You See a Uterus, I See a Black Hole by J.S.

The moment you walk into a family gathering of mine, the perpetual screaming and whining is unlike anything else. A child. I was so familiar with this noise; the shrill that came from my cousin’s child, my own family. It still made me wince. I walked toward the kitchen and gave my most sincere form of, “Oh wow! She’s growing up so fast!” I leaned over to my mom and gave her a look that plainly said, “There’s no way I am having kids.” I talked with my cousins for several minutes about little Molly’s newest outfit and her latest play-date. My siblings and cousins were all beaming. As long as I can remember, I’ve never gotten along well with children. I never saw the point in having a minivan full of kids, because my desire to have a fruitful career was so much larger.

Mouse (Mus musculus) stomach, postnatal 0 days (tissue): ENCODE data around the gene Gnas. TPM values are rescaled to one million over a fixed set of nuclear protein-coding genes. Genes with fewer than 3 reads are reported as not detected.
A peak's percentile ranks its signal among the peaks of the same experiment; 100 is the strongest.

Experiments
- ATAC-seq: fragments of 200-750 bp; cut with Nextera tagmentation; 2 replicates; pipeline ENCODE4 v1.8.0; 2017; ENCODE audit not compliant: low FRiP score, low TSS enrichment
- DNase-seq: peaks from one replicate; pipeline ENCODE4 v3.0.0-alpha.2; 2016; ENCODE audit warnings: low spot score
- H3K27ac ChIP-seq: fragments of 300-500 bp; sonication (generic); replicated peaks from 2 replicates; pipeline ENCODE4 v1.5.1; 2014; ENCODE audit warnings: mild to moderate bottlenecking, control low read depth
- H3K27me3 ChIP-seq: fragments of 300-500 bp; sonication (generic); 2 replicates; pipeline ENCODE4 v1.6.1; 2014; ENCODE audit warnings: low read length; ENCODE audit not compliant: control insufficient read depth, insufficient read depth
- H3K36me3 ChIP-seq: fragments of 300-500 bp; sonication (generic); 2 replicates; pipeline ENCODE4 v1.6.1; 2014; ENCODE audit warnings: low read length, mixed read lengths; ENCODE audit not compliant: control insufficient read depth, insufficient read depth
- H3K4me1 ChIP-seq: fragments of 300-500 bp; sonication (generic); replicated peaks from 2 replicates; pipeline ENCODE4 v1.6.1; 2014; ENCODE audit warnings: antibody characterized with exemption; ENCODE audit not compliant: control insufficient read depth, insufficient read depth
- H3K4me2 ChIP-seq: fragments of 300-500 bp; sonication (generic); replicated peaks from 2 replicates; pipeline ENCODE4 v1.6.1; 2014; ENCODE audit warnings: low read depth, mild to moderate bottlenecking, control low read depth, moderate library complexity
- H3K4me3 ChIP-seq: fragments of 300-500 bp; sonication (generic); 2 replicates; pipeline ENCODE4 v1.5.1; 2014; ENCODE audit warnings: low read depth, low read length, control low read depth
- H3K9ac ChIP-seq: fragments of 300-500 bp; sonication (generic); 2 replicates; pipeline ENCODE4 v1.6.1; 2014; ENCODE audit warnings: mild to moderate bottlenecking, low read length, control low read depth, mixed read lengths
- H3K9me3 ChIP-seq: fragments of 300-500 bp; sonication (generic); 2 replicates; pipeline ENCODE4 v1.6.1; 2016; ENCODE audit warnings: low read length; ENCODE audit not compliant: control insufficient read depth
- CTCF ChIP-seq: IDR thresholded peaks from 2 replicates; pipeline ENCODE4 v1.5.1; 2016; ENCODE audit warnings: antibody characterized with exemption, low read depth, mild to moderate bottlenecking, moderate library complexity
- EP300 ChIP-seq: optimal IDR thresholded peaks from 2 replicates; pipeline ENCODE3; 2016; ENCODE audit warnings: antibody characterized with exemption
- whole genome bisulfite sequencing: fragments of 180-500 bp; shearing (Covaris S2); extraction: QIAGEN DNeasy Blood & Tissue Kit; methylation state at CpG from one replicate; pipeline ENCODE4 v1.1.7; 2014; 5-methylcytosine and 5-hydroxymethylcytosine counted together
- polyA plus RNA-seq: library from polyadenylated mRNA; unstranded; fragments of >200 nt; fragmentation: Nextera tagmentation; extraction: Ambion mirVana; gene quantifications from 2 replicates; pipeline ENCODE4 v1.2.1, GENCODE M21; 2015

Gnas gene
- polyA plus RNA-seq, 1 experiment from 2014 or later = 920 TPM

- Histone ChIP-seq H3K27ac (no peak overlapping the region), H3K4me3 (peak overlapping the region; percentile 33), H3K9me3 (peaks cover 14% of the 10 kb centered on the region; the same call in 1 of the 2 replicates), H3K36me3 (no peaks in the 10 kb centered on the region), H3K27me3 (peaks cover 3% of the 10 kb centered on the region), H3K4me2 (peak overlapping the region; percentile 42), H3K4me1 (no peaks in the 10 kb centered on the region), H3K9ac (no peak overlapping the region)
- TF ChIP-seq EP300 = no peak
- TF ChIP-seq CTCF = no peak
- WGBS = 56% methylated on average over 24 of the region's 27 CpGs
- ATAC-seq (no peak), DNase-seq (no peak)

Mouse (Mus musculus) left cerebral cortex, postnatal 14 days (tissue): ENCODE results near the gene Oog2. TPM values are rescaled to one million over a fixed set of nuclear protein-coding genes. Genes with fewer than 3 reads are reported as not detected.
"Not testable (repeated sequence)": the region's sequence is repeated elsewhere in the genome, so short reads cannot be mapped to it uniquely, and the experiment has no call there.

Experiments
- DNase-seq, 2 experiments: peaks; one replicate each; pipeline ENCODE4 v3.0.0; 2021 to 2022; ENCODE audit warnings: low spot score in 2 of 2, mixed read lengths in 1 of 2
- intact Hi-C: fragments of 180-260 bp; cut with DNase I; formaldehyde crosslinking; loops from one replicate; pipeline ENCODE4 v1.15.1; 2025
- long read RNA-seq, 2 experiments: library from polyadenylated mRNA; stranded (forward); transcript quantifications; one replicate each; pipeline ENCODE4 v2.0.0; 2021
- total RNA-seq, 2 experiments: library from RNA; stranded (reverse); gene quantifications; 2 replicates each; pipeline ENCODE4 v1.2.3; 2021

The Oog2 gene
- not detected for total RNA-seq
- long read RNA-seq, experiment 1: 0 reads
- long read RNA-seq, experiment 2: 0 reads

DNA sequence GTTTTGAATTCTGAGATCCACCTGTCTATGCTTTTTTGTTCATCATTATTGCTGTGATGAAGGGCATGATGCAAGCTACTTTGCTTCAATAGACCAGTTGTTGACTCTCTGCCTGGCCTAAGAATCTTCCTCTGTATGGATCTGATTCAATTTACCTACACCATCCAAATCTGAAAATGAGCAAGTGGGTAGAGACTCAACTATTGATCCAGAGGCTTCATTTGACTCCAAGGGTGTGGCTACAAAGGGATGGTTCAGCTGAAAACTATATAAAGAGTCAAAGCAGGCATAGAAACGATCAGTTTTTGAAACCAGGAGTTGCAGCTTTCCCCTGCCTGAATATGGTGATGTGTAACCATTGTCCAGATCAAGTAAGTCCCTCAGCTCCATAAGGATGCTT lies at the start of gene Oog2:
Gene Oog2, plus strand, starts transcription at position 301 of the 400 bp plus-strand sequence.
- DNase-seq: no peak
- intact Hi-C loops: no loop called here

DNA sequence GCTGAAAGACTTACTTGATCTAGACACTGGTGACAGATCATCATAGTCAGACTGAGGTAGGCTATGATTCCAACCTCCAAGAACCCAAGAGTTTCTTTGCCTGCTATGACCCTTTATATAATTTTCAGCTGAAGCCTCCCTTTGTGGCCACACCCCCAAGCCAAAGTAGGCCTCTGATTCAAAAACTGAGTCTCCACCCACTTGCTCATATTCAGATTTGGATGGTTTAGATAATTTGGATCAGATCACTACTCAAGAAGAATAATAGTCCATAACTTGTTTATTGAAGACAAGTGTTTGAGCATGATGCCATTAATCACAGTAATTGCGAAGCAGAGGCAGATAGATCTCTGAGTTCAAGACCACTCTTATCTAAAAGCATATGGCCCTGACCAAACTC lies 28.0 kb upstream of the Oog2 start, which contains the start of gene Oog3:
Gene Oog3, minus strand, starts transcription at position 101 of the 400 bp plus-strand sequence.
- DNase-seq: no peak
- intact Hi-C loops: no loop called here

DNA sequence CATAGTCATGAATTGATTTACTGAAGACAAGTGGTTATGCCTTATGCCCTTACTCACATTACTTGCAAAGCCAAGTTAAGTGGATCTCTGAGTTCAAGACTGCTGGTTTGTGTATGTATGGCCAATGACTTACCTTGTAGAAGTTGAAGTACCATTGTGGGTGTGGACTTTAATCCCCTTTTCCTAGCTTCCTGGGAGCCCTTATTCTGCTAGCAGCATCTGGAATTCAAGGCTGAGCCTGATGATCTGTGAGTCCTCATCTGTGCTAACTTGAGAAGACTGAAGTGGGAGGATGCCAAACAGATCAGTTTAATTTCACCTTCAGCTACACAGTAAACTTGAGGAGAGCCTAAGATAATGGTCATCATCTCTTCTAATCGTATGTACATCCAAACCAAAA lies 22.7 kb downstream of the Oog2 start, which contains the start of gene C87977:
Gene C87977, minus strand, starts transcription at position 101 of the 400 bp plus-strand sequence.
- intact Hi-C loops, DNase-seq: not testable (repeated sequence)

The expectation of having kids is different for every generation. My grandparents, who grew up in the Age of Conformity, were eager to start families; it was right after World War 2. “It was just the norm to buy a house and start a family. We craved simplicity,” said Diane Garnsey, 78. There were expectations that every couple met in the 1950s. Everyone expressed satisfaction in their lives; there were jobs and social security. However, about a decade later, the trend was changing, according to manythings.com. There were riots in the cities over The Vietnam War. The country was in social upheaval. As the norm for women switched from housewife to equal rights, the expectation to have children was lessened. Women joined the workforce. They no longer cared to be secretaries and receptionists. According to manythings.com, “Women felt there was more to life than having kids.” There was clear dissatisfaction with restrictive female roles in society. There was so little desire to be the mother of several children, because women had finally wanted freedom.